State College’s Jackson Heasley takes the field Friday nights with a piece of paper tucked into his cleats.
It’s been a tradition shared with his father, Joe Dell, who awakes about 30 minutes early on game days to write a list of goals, or words of encouragement, for his son. Over the years, Dell included references to “Stonewall,” a nickname Heasley received from his time playing goalie in lacrosse, and referred to his son as “Jack the Sack Machine” on those notes.
“It became a must,” Dell said.
Heasley appreciates the positive words — if a note isn’t written, his dad’s reminded — and that type of support has helped him become a standout defensive end for the Little Lions, one who now has options to play in college. He was never the star player during his youth football and middle school days, and he was ready to quit playing the game when he moved to State College in eighth grade.
But he stuck with it and discovered his passion for football.
He embraced the long practices and now approaches the game with a relentless motor. He lifted weights at school and at home to develop the speed and strength he uses to cause havoc in the backfield. He soaked in the instruction of his coaches over the years and credits his mentors for his success.
It all shows Friday nights as the senior defensive end leads the Little Lions (4-0) with 28 tackles, six tackles for loss and four sacks.
“I love football,” Heasley said. “I love playing with all these guys out here, so I just make the most of it every chance I get because you never know when it’s going to be your last play.”
Heasley might not be chasing down quarterbacks for the Little Lions if his mother hadn’t made him continue playing when the family arrived in State College.
He didn’t enjoy fighting against the bigger players as an undersized kid growing up in Indiana, Pa., and Chattanooga, Tenn. But his mother, Molly Dell, reminded him that that summer how much he loved the game and told him he couldn’t let past experiences factor into his decision.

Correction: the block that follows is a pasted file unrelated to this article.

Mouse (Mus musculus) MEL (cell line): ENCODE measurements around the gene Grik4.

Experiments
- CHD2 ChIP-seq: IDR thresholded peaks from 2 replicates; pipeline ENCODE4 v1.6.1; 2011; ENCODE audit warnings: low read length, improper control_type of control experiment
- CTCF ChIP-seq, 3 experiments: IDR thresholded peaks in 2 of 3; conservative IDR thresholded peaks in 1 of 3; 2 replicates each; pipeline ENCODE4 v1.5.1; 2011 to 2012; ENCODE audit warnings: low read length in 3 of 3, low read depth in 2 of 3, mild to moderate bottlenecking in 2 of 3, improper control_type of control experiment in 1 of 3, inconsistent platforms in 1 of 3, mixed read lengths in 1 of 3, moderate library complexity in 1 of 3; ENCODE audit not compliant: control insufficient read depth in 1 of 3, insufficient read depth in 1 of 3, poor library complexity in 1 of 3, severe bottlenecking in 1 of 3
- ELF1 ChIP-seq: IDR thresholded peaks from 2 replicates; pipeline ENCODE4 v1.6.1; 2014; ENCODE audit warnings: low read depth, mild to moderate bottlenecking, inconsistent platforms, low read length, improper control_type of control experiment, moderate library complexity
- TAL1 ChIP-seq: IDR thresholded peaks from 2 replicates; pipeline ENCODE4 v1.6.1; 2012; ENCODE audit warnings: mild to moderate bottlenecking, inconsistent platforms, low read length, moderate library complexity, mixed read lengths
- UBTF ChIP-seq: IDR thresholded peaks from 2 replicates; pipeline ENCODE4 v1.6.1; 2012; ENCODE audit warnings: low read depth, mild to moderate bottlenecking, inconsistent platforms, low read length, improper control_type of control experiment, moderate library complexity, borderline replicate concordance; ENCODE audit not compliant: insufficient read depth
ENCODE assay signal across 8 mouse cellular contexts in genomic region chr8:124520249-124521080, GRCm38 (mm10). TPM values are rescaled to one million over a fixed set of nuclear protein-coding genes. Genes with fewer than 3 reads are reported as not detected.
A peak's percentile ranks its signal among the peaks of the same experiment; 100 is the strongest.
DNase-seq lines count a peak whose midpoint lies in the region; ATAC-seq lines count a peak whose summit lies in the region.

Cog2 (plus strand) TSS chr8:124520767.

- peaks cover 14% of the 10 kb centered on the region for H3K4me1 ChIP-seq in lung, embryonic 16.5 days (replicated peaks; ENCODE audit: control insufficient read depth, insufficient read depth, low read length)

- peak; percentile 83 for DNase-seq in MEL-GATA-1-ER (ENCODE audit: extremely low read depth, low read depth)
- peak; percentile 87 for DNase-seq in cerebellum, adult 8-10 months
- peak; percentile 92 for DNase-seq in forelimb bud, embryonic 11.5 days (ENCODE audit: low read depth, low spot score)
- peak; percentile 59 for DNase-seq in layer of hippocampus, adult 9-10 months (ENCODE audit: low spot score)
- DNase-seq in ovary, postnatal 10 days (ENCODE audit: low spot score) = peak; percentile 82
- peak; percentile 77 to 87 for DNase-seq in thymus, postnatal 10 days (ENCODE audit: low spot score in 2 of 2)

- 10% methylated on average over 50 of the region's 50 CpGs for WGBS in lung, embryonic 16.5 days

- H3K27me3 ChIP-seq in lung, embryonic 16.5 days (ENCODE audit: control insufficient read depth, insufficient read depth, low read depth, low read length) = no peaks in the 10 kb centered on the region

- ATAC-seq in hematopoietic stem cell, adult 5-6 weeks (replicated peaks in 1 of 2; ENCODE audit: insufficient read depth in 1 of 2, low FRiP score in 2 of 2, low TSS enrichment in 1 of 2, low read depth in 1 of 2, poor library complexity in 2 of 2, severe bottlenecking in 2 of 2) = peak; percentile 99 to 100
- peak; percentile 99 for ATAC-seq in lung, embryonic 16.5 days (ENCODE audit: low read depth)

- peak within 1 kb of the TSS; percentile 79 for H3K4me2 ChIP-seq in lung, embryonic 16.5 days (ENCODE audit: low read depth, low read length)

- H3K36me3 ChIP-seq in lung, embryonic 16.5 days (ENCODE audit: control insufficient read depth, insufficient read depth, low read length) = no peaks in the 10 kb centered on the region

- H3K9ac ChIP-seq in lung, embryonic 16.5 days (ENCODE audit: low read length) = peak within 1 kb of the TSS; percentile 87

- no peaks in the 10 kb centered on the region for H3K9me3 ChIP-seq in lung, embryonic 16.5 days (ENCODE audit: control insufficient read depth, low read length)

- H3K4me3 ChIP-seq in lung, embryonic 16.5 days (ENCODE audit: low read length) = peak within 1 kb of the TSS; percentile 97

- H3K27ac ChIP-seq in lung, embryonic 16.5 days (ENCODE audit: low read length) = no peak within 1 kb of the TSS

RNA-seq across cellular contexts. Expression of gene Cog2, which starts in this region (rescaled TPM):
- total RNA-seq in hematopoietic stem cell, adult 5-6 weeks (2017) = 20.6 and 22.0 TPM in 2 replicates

She wanted him to play his eighth-grade season at State College.
“He agreed that he would try, but it was very reluctantly,” Molly Dell said.
Heasley wasn’t thrilled.
“I was really mad that she was making me play,” Heasley said. “I was furious she was making me play.”
He smiles about that conversation now, as he admits it was the “best decision” for him. Heasley loved football since he was 3 or 4 years old, spending Saturdays and Sundays watching games with his grandfather. Heasley even started learning math and statistics through football. They both loved the Pittsburgh Steelers — his grandfather had season tickets — and Heasley knew all the players’ names and numbers.
But he didn’t love playing the game for a long time.
His father remembers when his son didn’t get on the field in some games. He played three or four snaps in others. Heasley felt as if he wasn’t good enough, and it was frustrating for his father to watch him struggle. He simply couldn’t match up physically as one of the smaller kids on his teams. That size difference was clear when he was 8 years old, lined up across kids wearing stripes on their helmets.
“They used to have to wear stripes on their helmets if they were big and they couldn’t tackle you,” Molly said. “I can just remember looking at Jack next to the kid that was the same age and thinking, ‘Wow he really looks small.’”
And even after he agreed to play in State College, he wasn’t excited for the team’s first practice at Park Forest Middle School. During the two-mile drive, Molly could tell her son was anxious: He wondered aloud if he would like playing that year, if he would fit in on a new team and if he would be good compared to his teammates. The self-doubt formed after years of failing to measure up.